Investors May See Upside Down Under
BOSTON (TheStreet) -- Beyond the vegemite sandwiches and koala bears of Australia lie unique investment opportunities, according to Robert Scharar, fund manager of the Commonwealth Australia/New Zealand Fund (CNZLX). Last year the fund was ranked No. 1 by Lipper in assessing a 15-year period.
Australia and its neighbor, New Zealand, benefit not just from being commodity rich, but in being stable democracies that can handle the commodities responsibly, Scharar says, pointing to how Australia handled its global-headline-making parliamentary impasse in selecting a prime minister -- itself brought on by a controversial proposal for a 30% tax on coal and iron ore profits. The result: compromise that hasn't affected a growing role as energy giant.
In addition to being one of the first countries to emerge from the global financial crisis, Australia has mineral wealth and a proximity to China that is stoking strong economic expansion. An illustration of both strengths is found in the largest single company-to-company contract in its history, which calls for China National Offshore Oil to buy 3.6 million tons of liquefied natural gas per year for 20 years from Australia's BG Group.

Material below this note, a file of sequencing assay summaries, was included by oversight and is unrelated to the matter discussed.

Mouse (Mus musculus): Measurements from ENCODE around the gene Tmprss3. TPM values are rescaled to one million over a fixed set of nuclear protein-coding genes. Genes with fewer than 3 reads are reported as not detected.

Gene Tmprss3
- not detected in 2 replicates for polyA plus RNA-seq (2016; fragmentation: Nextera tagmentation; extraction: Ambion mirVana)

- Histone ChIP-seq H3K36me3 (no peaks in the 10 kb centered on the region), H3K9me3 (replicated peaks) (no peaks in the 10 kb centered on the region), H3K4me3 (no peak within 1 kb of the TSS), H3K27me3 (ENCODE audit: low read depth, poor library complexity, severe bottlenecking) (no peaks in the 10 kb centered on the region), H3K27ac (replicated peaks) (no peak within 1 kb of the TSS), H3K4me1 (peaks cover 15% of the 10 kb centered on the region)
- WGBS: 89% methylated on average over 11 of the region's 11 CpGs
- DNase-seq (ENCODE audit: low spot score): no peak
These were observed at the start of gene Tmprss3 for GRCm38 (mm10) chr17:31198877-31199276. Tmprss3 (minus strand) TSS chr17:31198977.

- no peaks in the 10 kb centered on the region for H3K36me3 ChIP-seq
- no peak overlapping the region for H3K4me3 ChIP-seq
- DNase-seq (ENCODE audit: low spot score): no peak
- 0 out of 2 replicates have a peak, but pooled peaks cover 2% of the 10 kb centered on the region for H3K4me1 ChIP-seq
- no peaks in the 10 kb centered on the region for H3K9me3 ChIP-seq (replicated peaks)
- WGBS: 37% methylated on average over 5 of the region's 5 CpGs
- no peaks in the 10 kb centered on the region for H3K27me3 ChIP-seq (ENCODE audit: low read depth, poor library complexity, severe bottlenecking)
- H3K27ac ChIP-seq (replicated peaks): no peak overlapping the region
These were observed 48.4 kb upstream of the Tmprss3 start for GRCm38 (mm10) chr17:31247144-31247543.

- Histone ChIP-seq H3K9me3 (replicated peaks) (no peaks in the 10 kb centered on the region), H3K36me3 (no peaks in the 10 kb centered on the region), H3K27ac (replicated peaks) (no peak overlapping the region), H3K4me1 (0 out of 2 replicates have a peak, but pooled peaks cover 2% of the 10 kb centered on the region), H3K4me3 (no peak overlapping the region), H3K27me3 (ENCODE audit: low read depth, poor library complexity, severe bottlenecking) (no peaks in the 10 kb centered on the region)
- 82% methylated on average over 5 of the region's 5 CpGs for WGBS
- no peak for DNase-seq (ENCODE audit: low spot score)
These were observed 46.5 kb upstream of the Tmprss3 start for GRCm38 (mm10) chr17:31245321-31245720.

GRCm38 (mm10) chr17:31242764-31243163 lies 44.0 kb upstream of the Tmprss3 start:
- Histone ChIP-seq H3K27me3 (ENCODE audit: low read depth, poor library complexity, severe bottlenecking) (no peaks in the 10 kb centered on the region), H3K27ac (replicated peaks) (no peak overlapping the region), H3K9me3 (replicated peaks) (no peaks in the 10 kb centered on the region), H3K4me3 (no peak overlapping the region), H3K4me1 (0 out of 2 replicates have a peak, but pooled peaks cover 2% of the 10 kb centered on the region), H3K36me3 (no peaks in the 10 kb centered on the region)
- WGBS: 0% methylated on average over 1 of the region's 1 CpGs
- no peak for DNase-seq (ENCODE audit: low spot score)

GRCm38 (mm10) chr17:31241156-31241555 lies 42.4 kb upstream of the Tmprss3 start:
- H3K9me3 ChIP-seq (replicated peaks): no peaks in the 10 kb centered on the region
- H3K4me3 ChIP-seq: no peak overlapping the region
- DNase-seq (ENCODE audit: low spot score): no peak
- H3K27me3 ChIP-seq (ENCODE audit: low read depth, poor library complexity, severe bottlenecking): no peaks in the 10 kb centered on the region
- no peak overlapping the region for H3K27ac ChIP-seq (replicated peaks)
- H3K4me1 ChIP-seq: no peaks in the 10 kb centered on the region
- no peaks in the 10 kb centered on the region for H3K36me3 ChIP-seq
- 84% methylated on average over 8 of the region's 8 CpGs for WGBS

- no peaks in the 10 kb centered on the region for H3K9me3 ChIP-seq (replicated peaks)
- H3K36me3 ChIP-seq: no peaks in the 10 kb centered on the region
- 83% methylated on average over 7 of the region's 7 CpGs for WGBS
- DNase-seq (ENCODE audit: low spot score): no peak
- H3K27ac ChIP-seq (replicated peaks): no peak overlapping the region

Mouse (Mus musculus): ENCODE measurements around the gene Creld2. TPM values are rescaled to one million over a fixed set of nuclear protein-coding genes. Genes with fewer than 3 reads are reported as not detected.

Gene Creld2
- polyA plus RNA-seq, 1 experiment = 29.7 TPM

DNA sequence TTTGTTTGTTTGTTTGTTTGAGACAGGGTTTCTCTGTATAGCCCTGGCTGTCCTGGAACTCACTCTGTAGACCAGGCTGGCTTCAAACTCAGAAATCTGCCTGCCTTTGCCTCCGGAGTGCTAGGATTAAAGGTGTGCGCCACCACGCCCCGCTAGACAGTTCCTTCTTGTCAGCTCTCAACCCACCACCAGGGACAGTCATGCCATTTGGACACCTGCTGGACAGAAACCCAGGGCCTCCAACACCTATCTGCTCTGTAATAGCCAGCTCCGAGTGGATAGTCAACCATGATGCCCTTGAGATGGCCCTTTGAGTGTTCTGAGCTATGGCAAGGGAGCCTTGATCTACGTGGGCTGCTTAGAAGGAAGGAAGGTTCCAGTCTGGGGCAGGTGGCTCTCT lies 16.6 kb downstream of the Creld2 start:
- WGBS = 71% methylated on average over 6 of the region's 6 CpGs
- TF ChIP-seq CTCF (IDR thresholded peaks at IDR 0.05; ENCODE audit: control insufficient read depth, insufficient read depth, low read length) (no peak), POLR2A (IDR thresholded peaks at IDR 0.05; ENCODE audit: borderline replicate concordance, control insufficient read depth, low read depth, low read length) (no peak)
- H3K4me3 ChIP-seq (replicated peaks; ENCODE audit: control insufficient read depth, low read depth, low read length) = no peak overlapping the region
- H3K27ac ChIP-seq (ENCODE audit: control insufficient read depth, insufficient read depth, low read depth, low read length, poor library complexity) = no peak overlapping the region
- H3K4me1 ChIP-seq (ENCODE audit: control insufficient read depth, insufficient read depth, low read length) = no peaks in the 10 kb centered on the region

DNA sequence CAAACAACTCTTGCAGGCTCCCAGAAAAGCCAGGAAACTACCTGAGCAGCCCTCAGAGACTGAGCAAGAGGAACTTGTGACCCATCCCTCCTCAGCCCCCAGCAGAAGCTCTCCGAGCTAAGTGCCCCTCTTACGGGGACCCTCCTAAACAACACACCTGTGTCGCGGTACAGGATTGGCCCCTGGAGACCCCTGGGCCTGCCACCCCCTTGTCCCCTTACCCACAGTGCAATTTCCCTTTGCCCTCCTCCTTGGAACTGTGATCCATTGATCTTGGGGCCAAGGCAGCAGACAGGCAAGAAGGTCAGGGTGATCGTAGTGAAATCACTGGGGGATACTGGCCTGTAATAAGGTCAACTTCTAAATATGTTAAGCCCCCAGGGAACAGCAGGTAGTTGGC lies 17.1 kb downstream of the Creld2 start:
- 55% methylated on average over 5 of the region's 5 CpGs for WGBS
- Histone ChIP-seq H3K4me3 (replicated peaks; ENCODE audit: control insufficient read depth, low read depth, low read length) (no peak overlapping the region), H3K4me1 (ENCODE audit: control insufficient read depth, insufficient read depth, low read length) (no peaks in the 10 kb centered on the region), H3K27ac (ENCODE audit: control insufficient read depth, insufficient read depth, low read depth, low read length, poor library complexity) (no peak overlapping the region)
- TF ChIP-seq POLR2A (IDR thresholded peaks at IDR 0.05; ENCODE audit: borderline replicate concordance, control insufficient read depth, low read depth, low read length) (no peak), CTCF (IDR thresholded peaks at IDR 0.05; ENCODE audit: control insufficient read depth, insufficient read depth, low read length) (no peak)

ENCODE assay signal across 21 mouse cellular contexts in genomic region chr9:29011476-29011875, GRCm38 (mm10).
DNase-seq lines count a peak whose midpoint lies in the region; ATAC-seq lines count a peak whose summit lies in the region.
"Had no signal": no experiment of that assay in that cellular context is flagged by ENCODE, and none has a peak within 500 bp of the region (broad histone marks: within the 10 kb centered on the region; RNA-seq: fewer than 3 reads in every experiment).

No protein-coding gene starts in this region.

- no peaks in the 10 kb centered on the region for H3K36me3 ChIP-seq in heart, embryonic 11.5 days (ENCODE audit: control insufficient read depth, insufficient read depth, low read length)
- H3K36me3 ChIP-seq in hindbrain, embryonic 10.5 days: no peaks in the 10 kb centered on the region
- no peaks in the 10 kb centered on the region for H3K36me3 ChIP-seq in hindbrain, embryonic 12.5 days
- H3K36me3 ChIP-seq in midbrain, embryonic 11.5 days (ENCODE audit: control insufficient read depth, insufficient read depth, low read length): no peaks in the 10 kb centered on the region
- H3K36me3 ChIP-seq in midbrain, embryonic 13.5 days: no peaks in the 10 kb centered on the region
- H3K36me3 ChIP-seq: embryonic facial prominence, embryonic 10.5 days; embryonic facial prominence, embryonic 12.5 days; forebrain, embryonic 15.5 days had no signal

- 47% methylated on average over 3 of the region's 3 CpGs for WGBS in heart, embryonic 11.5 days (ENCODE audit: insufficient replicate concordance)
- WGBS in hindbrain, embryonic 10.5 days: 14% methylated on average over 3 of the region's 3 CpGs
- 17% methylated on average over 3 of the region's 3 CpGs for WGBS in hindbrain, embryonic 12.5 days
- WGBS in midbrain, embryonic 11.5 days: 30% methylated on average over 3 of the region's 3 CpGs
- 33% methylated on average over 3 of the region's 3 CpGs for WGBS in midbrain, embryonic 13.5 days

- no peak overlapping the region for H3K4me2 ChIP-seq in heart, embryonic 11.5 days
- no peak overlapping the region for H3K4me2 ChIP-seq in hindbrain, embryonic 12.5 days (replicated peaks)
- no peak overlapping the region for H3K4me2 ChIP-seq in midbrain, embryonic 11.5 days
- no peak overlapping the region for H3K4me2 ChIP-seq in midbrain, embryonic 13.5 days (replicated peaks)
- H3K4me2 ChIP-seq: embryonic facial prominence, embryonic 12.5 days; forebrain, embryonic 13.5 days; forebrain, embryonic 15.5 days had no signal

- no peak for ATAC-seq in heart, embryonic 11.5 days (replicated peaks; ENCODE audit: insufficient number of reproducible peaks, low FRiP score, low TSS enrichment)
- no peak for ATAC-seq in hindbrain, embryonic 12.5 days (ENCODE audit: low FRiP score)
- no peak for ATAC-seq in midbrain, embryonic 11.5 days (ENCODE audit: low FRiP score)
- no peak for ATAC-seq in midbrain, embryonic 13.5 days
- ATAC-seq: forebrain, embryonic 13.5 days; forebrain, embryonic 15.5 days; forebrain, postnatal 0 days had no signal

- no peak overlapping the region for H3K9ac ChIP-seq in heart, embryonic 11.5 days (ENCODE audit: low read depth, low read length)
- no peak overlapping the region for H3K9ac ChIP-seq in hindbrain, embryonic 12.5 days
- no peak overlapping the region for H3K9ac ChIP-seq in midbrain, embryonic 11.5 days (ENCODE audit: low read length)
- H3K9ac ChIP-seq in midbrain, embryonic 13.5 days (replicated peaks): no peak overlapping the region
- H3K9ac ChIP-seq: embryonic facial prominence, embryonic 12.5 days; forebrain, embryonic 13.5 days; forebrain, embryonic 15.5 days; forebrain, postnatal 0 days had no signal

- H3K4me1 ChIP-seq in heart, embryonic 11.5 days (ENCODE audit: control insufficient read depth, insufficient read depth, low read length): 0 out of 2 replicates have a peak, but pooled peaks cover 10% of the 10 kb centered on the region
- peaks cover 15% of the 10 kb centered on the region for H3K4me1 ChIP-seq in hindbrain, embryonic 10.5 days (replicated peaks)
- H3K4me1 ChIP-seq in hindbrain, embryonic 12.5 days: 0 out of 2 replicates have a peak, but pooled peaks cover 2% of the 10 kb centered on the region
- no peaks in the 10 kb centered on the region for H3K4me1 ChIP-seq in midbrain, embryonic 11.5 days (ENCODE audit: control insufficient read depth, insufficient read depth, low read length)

Government officials are announcing boldly that massive undersea fields could quadruple Australia's exports, turning it into an energy superpower.The Commonwealth fund is alone in focusing exclusively on both lower Pacific Rim countries. On Sept. 2, BlackRock (BLK) announced the launch of the iShares MSCI New Zealand Investable Market Index Fund (ENZ), the first ETF focused solely on the New Zealand market and a complement to the iShares MSCI Australia Index Fund (EWA). In March, IndexIQ launched the IQ Australia Small Cap ETF (KROO). Scharar says his bullish attitude for Australia and New Zealand comes as much from on-the-ground observations as from any spreadsheet calculation. His frequent trips have enabled him to seek out a variety of small- and midcap companies poised for success. Overall, he sees the countries as safe havens amid the economic uncertainty still rooted in the U.S. and other nations. "The economy is in this sort of push-pull between inflation and deflation, and I think Australia and New Zealand are particularly well-positioned to offer an investor some upside to all of that," he says. The commodities market, and the demand for raw resources, is key for both countries. Food demand will continue to rise, he says, and infrastructure projects will require steel, concrete and other natural resources. Energy resources will continue to be a longstanding and lucrative export. "I think New Zealand will be in a position to benefit from increased food commodity prices fairly dramatically, just like Australia will from the increased prices for resources," he says. "Australians are also pretty smart about how they are doing that. They are not turning over their assets to everybody in the world. They are partnering up with people in ways that they can maintain control and transparency."
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